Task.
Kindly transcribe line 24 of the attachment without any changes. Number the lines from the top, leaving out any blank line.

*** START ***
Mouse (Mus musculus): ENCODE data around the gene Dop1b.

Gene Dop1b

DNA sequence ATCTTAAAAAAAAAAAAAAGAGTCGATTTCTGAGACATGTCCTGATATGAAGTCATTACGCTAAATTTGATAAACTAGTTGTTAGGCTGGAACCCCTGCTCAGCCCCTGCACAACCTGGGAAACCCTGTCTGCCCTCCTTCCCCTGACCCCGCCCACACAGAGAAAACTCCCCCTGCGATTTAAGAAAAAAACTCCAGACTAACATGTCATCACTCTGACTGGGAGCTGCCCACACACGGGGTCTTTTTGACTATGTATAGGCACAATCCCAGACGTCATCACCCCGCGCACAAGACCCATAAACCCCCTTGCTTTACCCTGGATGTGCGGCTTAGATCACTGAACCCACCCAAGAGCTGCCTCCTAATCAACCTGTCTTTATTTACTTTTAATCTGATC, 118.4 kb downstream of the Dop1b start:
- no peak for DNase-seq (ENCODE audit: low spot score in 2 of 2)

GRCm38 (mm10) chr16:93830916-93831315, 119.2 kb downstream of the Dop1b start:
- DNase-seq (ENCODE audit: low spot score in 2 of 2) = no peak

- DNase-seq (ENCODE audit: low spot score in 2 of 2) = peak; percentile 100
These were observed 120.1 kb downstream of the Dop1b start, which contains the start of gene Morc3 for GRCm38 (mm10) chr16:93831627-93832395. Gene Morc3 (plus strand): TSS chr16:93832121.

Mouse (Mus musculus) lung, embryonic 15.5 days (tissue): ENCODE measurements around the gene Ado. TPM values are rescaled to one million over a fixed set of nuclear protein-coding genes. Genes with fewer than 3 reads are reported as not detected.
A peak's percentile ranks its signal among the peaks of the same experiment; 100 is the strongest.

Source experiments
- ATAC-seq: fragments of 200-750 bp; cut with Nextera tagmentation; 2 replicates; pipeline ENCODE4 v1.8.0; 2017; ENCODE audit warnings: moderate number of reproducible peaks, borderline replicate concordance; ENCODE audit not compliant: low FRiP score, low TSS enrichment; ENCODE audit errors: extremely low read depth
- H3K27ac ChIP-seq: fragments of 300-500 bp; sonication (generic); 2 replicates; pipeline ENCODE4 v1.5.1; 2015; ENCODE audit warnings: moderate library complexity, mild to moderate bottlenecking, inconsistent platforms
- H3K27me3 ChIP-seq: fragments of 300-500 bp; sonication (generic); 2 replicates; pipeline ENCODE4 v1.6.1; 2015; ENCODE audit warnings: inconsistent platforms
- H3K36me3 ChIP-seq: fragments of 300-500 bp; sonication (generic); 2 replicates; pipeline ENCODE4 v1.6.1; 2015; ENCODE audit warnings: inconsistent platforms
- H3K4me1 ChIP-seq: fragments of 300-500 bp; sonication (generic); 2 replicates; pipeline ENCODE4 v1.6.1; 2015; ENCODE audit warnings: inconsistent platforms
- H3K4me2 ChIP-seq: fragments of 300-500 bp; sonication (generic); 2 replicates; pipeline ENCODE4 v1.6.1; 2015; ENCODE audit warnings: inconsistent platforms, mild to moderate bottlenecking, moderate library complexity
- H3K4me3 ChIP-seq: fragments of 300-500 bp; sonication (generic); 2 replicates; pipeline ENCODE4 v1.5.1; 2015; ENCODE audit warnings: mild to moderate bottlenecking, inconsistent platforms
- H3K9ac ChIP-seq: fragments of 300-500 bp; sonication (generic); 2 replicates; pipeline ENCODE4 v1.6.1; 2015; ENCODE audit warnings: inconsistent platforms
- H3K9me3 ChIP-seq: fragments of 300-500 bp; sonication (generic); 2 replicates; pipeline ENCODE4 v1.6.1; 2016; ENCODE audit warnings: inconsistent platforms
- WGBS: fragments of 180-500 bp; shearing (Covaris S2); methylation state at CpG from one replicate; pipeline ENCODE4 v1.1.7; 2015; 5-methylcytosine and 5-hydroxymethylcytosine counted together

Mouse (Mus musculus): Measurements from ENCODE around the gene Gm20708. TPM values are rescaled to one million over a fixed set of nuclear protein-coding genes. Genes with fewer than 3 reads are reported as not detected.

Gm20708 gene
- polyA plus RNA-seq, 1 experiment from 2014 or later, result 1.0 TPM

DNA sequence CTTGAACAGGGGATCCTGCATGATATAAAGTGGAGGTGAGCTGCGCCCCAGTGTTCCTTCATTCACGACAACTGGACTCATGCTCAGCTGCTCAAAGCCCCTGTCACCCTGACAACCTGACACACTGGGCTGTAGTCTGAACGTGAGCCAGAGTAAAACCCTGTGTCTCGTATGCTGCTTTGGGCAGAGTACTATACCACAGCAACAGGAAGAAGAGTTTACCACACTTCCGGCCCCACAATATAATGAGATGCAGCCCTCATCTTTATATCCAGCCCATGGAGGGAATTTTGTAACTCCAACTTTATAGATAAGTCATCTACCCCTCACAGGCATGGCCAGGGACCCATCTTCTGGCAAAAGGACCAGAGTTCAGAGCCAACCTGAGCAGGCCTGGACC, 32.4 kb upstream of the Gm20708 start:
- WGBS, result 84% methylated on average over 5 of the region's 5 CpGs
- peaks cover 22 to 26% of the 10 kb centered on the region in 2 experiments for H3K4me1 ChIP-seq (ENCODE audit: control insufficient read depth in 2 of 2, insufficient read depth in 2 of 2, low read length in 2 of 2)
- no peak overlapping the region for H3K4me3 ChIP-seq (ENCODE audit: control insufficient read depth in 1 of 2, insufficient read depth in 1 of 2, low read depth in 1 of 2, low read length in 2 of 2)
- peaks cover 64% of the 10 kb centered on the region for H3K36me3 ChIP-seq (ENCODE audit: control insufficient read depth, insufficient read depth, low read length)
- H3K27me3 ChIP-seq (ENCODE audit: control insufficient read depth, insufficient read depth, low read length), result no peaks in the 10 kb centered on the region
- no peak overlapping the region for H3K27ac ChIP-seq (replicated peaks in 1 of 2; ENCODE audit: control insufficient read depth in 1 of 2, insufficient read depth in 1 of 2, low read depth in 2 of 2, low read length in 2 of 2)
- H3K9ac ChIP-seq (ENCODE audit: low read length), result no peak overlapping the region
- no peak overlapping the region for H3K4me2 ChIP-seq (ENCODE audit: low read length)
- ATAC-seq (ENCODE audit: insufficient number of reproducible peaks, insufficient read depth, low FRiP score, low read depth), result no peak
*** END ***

- polyA plus RNA-seq, 1 experiment from 2014 or later, result 1.0 TPM